Marketing Your Products Globally

In today’s world, global is the new local. It’s easier than ever for businesses of all sizes to market their products to an international audience. But while launching a new product is never easy, expanding to new markets is a unique challenge. You’ll need to answer a few key questions before marketing products globally. What types of products does your target market want? How will your product meet their needs? Which channels and messaging will resonate with your new target customers? Answering these questions will put you on the path to international marketing success.

Stage 1: Research

First, you need to understand the local market by undertaking market research. It can be tempting to proceed without market research, but this is a fundamental step you should not miss. Research will give you answers to several important questions:

  • What are the needs of your target audience?
  • What are their interests and preferences?
  • How do local customs and traditions affect purchase behaviour?
  • What marketing channels do they prefer?
  • What motivates them to buy a product?
  • At what price are they willing to buy the product?
  • What is your USP over local competitors?

Once you have answered these questions, you can start preparing your product for new markets.

Stage 2: Localization

It’s essential to ensure you account for local differences before launching into a new market.

Your Product

It might not make sense to sell the same product in different countries. You might pursue three strategies when looking to sell products in new markets. The first is product extension, which refers to selling your current products without changes. Extension can work well if your new market is similar to your local audience. If the new market has specific attitudes or preferences, you might instead choose product adaptation. Adaptation means modifying your product to fit local needs. For example, you might change the spicing in your sauce to suit the tastes of a different country. The last strategy to consider is product invention, when you create a brand new product for the market in question. The research you completed earlier will give you insight into what product strategy best fits your new audience.


Beyond ensuring you have the right product-market fit, your product must meet the rules and guidelines for a new country. You might need licenses or permits to sell certain types of products. Or, your product might require more detailed labelling to fit a different country’s regulations. You can find this information on the Government of Canada’s Country and Sector Information resource.


Finally, if you plan to sell your products in different countries, you may also need to consider language differences. Perhaps the most visible place to update language is your product’s labels and packaging. If you plan to translate your current labels, hire a native speaker or professional translator to do the translation. Plus, remember to check any symbols and imagery for social context. Finally, you might also need to account for customer service in a different language. Set up a website and phone number with service in this language so customers can receive help and find answers to their questions.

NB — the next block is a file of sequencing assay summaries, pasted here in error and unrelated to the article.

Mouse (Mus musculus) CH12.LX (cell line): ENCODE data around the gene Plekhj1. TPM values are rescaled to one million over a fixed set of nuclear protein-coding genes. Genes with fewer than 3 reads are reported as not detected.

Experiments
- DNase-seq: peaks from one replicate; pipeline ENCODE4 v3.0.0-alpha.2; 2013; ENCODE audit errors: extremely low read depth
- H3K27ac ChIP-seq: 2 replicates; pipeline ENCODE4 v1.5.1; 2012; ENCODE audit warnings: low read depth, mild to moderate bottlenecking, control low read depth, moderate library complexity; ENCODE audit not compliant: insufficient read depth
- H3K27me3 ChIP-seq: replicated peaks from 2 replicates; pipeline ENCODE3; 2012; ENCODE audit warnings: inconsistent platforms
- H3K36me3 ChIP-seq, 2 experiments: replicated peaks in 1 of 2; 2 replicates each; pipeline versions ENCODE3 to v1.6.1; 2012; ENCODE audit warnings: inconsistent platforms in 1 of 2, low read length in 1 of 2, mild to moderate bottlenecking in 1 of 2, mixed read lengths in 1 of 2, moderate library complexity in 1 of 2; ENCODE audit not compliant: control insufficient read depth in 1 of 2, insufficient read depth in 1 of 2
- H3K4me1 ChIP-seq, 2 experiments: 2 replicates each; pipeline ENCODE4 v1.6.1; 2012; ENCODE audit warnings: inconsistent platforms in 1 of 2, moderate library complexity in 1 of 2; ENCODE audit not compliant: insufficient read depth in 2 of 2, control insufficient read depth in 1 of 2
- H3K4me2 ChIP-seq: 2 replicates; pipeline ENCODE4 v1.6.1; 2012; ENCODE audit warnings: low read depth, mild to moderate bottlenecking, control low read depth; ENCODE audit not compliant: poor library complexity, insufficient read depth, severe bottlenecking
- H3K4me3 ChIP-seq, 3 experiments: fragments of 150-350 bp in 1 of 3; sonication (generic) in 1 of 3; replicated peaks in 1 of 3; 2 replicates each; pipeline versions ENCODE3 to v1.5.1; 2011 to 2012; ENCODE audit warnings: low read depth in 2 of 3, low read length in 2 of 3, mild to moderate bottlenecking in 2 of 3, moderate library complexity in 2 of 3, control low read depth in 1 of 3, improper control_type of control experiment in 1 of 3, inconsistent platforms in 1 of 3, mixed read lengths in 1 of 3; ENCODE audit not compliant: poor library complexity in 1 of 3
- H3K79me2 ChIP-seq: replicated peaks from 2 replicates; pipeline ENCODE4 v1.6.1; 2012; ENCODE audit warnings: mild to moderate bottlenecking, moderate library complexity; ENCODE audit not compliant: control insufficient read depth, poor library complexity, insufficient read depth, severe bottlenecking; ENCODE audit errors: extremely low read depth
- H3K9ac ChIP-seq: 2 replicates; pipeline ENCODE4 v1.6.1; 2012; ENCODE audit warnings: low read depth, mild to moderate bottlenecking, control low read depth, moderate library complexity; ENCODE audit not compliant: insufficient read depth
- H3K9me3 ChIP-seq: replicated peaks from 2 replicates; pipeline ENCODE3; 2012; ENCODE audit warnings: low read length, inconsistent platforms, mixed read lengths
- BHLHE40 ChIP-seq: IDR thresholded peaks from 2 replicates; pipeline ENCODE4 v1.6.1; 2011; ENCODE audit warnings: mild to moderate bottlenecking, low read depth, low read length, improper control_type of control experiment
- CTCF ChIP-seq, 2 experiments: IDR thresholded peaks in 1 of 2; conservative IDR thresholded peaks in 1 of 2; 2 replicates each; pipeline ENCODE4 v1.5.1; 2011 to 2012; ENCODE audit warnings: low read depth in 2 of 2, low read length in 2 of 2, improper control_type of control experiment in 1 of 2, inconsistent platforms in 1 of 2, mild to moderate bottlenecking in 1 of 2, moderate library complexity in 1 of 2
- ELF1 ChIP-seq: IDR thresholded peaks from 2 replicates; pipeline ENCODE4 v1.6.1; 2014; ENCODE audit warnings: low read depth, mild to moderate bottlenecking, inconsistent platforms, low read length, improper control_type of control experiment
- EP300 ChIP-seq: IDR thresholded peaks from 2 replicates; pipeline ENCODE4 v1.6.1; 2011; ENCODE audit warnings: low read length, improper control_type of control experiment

Stage 3: Execution

Once your product is ready, you’ll choose where, when, and how to market in a new country. Be prepared to re-learn best practices when marketing overseas.


Carefully consider the marketing channels you select for a new audience. Some countries may prefer traditional marketing (magazines and billboards) over digital (social media and email). Your initial research should give you an idea of what channels your audience prefers. Make sure to keep an eye on the number and visibility of your advertisements. Consumers in some countries might be used to seeing advertisements in different formats at high frequency. But, consumers in another country may find too many messages to be off-putting.


Precise, simple messaging reads well in any language. Focus on clarity and simplicity when designing marketing plans to be translated. Phrasing without slang or jargon will be more straightforward to translate – you can always add regional flair later in the process. Learning the values of the cultures you want to communicate with will allow you to create messaging that resonates and doesn’t offend.


Measuring and reporting on your efforts is a critical part of evaluating the success of your new international strategy. When you track valuable metrics, you will gain insight into what tactics work best and be able to maximize your marketing efforts. Metrics you’ll want to track might include conversions, cost per acquisition (CPA), return on advertising spend (ROAS), click-through rate (CTR), and engagement rate. You can find these figures in your website analytics and paid advertising dashboards.

Start Marketing Globally

While expanding your products to new markets can be exciting, it can also be complex and intimidating. Marketing products for a global audience will require a lot of research if you still need to become familiar with your target country.

At Export Navigator, our Export Advisors can help save you time and effort in marketing your products internationally. Find an advisor today and discover what opportunities are available to you.